Alphabet’s Eric Schmidt to step down as executive chairman

2017 12 22T010828Z 1 LYNXMPEDBL02A RTROPTP 0 ALPHABET ERICSCHMIDT 2 150x150 - Alphabet’s Eric Schmidt to step down as executive chairman

FILE PHOTO: Alphabet's Executive Chairman Eric Schmidt looks on during the Milken Institute Global Conference in Beverly Hills
FILE PHOTO: Alphabet’s Executive Chairman Eric Schmidt looks on during the Milken Institute Global Conference in Beverly Hills, California, U.S., May 1, 2017. REUTERS/Mike Blake/File Photo

December 22, 2017

By Salvador Rodriguez and Sonam Rai

(Reuters) – Alphabet Inc <GOOGL.O> said on Thursday its Executive Chairman Eric Schmidt will step down from his position to become a technical adviser as of its next regular board meeting in January.

He will continue to serve on the Alphabet’s board of directors, the company said. (http://bit.ly/2BXJzz6)

“The time is right in Alphabet’s evolution for this transition,” Schmidt said in a statement. “The Alphabet structure is working well, and Google and the Other Bets are thriving.”

Schmidt will continue to serve Alphabet as an adviser focused on technical and science issues, the company said Thursday.

“I’m incredibly excited about the progress our companies are making and about the strong leaders who are driving that innovation,” said Chief Executive Larry Page in a statement.

Schmidt, who was recruited to the company by Google Co-founders Larry Page and Sergey Brin, served as chief executive of the company from 2001 through 2011. Schmidt was instrumental to growing the company from a Mountain View, California, internet search startup into a publicly traded, global business with multiple products and business units, former Google employees said.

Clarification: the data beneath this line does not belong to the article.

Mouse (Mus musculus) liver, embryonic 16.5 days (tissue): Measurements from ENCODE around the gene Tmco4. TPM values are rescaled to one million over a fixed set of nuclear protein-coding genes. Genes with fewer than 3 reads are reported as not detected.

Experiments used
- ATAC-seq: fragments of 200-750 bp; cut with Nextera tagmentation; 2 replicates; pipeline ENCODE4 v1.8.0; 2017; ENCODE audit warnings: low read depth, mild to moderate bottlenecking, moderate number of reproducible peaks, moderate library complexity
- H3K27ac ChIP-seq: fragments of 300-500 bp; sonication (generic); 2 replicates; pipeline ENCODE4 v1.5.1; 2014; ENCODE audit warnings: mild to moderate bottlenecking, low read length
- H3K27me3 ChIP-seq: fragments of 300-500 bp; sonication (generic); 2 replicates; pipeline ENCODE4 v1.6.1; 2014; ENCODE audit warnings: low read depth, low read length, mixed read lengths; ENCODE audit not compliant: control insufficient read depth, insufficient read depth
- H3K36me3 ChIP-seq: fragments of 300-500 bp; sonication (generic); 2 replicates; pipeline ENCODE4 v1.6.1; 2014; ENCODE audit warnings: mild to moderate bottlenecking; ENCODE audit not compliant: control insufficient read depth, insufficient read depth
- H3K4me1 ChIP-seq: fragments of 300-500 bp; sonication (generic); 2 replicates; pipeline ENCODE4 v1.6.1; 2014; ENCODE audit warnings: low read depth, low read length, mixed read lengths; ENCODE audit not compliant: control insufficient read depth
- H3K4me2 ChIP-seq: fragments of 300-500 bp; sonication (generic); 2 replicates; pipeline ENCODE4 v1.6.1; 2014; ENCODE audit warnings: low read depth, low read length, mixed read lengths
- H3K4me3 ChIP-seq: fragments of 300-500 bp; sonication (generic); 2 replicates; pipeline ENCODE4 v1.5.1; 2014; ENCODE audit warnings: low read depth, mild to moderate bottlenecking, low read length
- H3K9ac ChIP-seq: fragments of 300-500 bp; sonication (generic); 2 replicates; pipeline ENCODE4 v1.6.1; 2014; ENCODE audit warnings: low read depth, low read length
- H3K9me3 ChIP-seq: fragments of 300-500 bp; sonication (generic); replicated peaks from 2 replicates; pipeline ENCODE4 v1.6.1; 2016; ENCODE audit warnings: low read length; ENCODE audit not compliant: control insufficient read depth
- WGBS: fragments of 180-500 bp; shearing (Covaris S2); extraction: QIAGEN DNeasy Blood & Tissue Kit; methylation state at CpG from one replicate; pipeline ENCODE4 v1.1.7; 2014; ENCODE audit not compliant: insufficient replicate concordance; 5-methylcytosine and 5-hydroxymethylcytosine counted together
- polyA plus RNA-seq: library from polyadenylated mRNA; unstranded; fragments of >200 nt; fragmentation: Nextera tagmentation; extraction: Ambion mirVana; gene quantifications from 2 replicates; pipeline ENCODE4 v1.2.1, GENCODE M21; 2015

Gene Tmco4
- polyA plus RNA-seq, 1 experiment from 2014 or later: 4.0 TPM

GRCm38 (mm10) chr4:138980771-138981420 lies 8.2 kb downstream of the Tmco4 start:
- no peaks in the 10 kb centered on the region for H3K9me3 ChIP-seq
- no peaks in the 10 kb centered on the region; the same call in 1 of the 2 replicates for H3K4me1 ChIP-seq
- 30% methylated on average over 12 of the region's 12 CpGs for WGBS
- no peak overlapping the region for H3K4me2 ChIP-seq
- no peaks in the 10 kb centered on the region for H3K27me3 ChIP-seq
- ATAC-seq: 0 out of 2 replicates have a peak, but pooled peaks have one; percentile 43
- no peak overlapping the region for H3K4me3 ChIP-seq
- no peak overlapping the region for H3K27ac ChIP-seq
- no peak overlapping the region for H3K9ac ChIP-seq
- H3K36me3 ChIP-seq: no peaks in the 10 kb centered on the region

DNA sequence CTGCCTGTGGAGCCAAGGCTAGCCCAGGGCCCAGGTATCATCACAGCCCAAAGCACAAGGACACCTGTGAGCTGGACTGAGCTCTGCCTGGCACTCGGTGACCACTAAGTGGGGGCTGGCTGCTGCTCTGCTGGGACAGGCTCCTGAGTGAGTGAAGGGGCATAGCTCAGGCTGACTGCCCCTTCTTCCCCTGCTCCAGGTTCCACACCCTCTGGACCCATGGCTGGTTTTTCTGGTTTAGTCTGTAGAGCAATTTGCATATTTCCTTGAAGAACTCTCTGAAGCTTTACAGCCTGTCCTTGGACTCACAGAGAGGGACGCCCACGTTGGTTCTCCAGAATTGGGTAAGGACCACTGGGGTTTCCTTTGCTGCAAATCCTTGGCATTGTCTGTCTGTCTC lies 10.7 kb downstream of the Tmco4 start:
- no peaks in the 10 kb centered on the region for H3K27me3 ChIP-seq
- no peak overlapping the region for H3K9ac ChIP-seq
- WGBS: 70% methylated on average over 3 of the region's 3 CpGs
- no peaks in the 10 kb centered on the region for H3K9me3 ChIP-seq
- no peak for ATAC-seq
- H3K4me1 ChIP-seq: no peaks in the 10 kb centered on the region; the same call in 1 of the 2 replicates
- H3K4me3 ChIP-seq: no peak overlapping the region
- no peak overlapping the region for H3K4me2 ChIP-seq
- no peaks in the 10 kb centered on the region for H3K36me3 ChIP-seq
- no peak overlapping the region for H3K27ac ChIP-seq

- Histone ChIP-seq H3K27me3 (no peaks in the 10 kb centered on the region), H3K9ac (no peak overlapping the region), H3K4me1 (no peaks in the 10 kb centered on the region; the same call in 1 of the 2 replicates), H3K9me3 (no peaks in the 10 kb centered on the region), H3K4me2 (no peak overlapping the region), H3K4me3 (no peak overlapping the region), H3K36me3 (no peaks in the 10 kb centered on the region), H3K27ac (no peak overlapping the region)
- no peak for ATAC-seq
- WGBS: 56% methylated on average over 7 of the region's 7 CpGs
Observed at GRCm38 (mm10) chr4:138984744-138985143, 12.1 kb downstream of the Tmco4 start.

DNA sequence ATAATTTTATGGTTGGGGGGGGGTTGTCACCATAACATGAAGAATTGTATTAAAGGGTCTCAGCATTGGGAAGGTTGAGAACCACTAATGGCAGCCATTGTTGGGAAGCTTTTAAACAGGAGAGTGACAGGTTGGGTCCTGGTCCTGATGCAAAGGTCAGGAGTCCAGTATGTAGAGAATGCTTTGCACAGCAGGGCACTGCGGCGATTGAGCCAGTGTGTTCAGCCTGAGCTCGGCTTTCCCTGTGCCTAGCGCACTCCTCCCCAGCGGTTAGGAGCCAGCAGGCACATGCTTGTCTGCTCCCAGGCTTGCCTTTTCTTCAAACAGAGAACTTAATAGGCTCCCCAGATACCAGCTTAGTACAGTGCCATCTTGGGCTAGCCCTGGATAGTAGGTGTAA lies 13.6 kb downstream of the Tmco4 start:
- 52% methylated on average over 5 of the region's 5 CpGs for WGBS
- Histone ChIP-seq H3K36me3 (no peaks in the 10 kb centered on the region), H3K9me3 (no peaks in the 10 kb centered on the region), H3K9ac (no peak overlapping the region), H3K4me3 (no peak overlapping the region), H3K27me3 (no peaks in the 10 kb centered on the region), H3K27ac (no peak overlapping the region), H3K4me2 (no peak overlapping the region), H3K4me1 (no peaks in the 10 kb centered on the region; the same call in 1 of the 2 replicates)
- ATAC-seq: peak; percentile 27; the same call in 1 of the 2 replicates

“He helped them mature into the powerhouse business it is today without throwing away the uniqueness that was Google during those early days,” said Joe Beda, chief technology officer of Seattle startup Heptio and a Google employee from 2004 through 2014.

While Page and Brin would focus on the company’s technology and the product strategies, Schmidt would focus on how to scale every product to a global level, said Bismarck Lepe, CEO of San Francisco startup Wizeline and a Google employee from 2003 until 2007.

“Understanding how to keep and make your customers happy was important, and Eric understood that in spades,” Lepe said. “He was incredibly smart and incredibly technical which made him a perfect fit in the organization.”

(Reporting by Sonam Rai in Bengaluru; editing by Arun Koyyur and Cynthia Osterman)

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